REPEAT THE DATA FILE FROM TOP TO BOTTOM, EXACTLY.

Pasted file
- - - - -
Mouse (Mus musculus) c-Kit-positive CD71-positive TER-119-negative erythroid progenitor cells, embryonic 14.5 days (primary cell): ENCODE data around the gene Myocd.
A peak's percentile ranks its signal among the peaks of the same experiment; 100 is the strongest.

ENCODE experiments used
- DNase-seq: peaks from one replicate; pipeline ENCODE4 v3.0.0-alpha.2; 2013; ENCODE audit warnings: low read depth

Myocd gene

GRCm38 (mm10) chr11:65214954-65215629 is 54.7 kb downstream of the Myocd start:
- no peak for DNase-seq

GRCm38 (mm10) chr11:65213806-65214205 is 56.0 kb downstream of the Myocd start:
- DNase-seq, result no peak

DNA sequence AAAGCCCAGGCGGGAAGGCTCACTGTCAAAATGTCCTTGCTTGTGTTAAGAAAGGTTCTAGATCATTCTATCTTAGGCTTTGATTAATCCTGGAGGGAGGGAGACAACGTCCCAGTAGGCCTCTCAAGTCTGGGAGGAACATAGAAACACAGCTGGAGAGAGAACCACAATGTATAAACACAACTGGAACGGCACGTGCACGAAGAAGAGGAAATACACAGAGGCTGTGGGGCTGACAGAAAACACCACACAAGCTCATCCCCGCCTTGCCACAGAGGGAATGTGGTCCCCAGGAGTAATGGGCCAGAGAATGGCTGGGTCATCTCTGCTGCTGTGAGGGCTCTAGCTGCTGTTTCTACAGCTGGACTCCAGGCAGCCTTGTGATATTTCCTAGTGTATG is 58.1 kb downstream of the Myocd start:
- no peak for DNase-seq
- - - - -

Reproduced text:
Mouse (Mus musculus) c-Kit-positive CD71-positive TER-119-negative erythroid progenitor cells, embryonic 14.5 days (primary cell): ENCODE data around the gene Myocd.
A peak's percentile ranks its signal among the peaks of the same experiment; 100 is the strongest.

ENCODE experiments used
- DNase-seq: peaks from one replicate; pipeline ENCODE4 v3.0.0-alpha.2; 2013; ENCODE audit warnings: low read depth

Myocd gene

GRCm38 (mm10) chr11:65214954-65215629 is 54.7 kb downstream of the Myocd start:
- no peak for DNase-seq

GRCm38 (mm10) chr11:65213806-65214205 is 56.0 kb downstream of the Myocd start:
- DNase-seq, result no peak

DNA sequence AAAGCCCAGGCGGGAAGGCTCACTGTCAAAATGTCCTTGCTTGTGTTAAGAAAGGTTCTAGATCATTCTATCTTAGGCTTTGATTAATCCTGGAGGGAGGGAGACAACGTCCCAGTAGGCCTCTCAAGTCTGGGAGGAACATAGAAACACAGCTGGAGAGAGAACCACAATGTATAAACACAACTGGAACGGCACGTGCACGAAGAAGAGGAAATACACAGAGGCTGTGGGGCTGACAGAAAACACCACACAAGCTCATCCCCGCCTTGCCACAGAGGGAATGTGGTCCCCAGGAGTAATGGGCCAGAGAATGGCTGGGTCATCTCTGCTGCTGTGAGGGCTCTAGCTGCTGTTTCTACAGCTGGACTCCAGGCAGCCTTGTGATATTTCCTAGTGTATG is 58.1 kb downstream of the Myocd start:
- no peak for DNase-seq